Friday, 9 October 2009

Why we cannot accept bipartisan Britain

My brother just called. I was about to get an early night before the end of yet another busy week and now, I cannot. He's just told me about The Findhorn Community in Scotland, because it fits in with the amazing hyperlocal, sustainable project that Phil Campbell, Steve Hamilton at Conkers and I are working on – more very soon, I promise. However, you really ought to take a look at Findhorn:

Incredible isn't it? I mean from a group of people who had conversations with God in a public lavatory to a UN recognised charity with exemplar sustainable living over a period of 40 years, that's green shoots of recovery and then some! 

I believe that Findhorn demonstrates precisely the kind of creativity and innovation upon which all of our futures depend: call it blue sky thinking or thinking outside of the box, whichever. I say this because we've swung left, right and back again for 40 odd years and all we are being offered, even now, is more of the same – a clamp down on benefit scroungers, inefficiency cuts and electoral boundary changes to put the kybosh on meaningful opposition. I mean, do you really believe that the ten per cent reduction in MPs will be democratic? Come on – that's vote rigging.

Manifestos seem less defined by politics than simply not being the party in power and wanting to be so. Is your vote worth so little that you are prepared to compromise your beliefs in the quagmire of tactical voting which prolongs this suffocating stranglehold?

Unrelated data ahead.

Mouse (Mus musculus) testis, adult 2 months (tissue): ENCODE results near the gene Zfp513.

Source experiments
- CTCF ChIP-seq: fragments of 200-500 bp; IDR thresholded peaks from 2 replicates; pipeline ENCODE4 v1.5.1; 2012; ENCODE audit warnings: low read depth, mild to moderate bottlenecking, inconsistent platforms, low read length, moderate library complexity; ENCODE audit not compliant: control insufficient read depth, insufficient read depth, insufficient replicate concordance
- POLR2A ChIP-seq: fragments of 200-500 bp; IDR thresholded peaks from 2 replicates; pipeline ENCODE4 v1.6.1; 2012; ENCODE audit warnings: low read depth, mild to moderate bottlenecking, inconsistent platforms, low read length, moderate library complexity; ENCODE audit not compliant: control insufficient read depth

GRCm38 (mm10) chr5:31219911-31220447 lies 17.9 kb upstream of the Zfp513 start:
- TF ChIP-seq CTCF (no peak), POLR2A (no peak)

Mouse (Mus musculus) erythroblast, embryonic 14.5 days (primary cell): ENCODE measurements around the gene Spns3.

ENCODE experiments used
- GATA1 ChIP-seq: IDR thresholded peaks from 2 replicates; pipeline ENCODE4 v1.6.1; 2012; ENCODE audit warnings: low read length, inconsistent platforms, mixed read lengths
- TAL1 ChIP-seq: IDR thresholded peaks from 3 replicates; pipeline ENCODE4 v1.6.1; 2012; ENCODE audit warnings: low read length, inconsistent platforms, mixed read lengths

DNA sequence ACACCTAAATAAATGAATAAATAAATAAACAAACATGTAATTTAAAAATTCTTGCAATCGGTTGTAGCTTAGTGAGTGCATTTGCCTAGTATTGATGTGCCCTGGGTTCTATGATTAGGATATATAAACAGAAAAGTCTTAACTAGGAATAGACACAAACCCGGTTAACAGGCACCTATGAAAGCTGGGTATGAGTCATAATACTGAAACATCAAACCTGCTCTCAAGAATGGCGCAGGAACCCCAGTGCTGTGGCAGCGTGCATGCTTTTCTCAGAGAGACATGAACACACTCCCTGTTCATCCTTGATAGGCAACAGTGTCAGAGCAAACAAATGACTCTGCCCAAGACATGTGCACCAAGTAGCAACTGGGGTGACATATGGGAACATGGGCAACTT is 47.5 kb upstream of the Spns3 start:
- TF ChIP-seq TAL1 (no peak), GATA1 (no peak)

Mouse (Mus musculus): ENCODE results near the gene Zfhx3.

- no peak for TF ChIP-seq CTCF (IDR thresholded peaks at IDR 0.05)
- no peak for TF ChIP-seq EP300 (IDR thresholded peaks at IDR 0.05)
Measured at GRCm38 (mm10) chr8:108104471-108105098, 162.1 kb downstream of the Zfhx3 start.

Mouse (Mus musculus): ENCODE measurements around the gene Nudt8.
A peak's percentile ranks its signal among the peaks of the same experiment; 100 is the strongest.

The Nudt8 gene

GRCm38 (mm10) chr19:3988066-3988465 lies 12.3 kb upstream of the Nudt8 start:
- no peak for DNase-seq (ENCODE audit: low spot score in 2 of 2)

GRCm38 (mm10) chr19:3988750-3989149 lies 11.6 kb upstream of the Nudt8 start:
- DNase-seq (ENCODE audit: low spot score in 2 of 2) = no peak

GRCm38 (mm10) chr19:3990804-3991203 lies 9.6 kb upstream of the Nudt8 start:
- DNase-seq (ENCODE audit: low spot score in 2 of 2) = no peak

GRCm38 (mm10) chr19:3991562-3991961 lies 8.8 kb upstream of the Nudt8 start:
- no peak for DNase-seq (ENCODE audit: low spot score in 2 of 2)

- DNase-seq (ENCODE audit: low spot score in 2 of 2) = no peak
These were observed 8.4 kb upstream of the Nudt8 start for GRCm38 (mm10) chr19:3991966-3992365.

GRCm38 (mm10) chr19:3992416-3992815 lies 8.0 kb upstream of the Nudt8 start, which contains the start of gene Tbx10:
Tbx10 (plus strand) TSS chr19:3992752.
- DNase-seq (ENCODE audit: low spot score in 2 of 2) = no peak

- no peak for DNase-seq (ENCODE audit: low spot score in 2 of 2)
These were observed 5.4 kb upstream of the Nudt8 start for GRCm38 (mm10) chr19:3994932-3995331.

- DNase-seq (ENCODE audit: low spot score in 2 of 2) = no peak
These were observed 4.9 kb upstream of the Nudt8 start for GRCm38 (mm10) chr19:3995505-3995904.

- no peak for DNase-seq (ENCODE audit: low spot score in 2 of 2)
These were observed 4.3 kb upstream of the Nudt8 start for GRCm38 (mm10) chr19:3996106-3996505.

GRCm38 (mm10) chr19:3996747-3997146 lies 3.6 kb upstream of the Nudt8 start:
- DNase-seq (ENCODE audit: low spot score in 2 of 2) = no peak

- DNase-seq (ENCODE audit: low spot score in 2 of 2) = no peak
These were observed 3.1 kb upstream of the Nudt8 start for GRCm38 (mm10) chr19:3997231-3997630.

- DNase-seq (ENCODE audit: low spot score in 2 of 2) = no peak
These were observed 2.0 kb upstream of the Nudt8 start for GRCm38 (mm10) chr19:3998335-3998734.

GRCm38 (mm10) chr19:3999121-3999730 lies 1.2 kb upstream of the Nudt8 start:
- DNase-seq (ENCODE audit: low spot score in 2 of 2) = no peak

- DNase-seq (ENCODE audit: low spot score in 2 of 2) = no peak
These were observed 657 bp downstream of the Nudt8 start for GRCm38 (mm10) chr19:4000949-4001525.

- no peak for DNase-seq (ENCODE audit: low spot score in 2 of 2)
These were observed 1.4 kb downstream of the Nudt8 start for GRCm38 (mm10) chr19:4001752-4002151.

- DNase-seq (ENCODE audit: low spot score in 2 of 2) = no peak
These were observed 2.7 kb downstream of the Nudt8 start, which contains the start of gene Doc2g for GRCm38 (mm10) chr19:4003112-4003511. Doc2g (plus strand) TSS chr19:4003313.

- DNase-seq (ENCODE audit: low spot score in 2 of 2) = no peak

Answer me this, too: if a group of unusual hippies in a remote part of Scotland can lead the world in sustainable living, how on earth can it not be possible that someone who has no experience of Government will do a half decent job?

Add to my reasoning a recent mailshot asking me whether I was going to vote “Conservative, Labour or Don't Know”, and the assumption that I have no choice seems malevolent to say the least. In fact, the only alternative cited with any regularity by the “main parties” appears to be the BNP – undoubtedly because they're considered so beyond the pale, that we shall willingly fall back into the ranks of the bipartisan voting masses.

Now, do not for one minute assume that I'll be voting BNP, for I can give them a fine lesson in Welsh Nationality and the reasons why none of them should be here. And do not expect me to have decided how I shall vote yet either, for I want to hear real discourse and debate, ideas and beliefs before I make my decision. All I do ask is that you too, have the courage of your convictions and vote this time for someone or something you truly believe in.

Posted @ 21:36:13 on 08 October 2009
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